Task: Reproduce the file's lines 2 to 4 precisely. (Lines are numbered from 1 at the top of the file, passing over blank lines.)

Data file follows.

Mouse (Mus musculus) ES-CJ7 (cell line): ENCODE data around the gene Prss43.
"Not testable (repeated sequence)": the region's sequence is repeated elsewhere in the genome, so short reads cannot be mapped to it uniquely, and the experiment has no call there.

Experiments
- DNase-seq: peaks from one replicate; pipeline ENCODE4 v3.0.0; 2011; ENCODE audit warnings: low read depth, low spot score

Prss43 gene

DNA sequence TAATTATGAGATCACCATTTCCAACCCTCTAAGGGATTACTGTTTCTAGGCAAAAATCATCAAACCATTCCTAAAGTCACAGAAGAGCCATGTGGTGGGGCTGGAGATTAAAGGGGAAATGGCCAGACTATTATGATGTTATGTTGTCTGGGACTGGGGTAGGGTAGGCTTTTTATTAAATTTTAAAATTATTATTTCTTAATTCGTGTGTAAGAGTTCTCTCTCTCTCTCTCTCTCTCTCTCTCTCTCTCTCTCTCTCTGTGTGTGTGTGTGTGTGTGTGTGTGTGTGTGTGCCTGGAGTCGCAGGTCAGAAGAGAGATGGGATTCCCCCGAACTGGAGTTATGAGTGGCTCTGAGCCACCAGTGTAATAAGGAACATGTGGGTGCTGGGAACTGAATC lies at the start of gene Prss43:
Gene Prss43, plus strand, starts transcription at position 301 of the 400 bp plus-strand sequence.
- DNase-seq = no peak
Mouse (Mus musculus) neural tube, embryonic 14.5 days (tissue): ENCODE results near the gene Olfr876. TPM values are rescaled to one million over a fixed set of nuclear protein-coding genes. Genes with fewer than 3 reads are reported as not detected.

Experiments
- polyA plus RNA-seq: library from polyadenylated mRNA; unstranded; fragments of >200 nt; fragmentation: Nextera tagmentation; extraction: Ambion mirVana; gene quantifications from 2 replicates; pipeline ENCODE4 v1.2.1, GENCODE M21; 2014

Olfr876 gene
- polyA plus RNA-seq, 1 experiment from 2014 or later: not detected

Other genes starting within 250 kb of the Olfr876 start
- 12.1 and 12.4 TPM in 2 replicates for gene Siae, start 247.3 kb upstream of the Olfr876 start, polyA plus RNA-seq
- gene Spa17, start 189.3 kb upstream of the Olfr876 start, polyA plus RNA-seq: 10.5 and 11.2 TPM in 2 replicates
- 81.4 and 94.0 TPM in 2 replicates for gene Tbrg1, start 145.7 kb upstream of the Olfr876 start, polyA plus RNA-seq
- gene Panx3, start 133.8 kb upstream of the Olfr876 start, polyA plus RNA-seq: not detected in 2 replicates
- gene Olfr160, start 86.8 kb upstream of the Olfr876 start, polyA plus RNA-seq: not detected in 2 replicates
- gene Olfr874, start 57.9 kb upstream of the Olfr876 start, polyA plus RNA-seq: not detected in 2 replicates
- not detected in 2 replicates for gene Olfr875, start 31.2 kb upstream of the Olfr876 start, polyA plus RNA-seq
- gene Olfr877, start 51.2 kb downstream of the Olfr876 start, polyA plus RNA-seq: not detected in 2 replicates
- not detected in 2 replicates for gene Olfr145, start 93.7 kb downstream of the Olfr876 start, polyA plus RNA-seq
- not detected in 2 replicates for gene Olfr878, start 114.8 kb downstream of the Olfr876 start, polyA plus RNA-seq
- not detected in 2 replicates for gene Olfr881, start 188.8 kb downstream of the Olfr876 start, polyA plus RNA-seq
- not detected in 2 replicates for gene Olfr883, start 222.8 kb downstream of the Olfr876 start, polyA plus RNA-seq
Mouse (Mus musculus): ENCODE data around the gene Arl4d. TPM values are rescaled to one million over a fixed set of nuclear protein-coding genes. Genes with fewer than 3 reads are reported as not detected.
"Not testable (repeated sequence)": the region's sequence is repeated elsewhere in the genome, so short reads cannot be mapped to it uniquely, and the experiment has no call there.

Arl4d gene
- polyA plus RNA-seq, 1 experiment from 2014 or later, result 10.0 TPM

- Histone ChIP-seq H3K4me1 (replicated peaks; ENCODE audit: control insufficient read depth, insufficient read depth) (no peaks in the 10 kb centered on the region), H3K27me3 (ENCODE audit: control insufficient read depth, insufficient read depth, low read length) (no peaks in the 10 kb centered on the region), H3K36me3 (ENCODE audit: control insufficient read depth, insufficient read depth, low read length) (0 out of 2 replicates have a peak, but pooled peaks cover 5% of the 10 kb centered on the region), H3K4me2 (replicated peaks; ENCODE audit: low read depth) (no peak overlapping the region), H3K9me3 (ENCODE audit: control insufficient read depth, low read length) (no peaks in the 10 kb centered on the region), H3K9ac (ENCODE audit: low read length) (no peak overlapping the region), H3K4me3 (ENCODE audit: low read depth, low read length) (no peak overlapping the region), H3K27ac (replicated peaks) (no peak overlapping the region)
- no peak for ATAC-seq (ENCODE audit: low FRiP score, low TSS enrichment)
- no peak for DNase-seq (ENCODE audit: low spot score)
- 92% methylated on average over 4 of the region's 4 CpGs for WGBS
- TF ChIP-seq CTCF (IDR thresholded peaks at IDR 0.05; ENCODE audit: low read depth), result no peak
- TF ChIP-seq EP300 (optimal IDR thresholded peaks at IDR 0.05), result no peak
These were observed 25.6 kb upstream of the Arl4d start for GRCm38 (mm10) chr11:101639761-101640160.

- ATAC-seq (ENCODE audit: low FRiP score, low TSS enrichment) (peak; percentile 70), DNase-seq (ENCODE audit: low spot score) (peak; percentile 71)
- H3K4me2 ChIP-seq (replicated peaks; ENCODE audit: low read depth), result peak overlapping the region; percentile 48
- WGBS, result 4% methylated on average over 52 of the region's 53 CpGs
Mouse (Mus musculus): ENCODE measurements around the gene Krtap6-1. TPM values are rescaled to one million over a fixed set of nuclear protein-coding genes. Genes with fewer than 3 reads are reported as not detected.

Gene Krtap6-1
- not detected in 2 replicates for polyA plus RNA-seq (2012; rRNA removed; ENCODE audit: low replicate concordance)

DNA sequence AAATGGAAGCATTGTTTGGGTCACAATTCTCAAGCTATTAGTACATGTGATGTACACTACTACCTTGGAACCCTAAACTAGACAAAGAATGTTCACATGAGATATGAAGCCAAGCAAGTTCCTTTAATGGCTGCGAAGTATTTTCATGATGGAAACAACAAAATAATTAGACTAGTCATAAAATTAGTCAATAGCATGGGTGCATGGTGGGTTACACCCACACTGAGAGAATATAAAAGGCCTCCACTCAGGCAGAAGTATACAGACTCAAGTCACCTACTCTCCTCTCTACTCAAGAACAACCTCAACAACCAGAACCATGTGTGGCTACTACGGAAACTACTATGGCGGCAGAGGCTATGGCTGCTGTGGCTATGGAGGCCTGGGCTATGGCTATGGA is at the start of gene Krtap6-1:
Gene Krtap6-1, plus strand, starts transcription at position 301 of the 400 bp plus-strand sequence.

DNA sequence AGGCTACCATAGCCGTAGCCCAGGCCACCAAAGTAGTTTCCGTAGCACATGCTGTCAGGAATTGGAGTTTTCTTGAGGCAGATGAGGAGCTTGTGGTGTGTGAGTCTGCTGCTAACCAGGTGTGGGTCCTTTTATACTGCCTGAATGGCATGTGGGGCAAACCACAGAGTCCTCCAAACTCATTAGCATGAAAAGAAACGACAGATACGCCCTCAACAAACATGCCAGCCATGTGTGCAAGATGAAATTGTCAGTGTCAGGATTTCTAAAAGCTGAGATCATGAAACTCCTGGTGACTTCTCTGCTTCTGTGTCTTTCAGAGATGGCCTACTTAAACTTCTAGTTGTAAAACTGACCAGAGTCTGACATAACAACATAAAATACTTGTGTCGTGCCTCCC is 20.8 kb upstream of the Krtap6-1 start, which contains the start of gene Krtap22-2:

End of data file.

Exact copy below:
"Not testable (repeated sequence)": the region's sequence is repeated elsewhere in the genome, so short reads cannot be mapped to it uniquely, and the experiment has no call there.

Experiments
- DNase-seq: peaks from one replicate; pipeline ENCODE4 v3.0.0; 2011; ENCODE audit warnings: low read depth, low spot score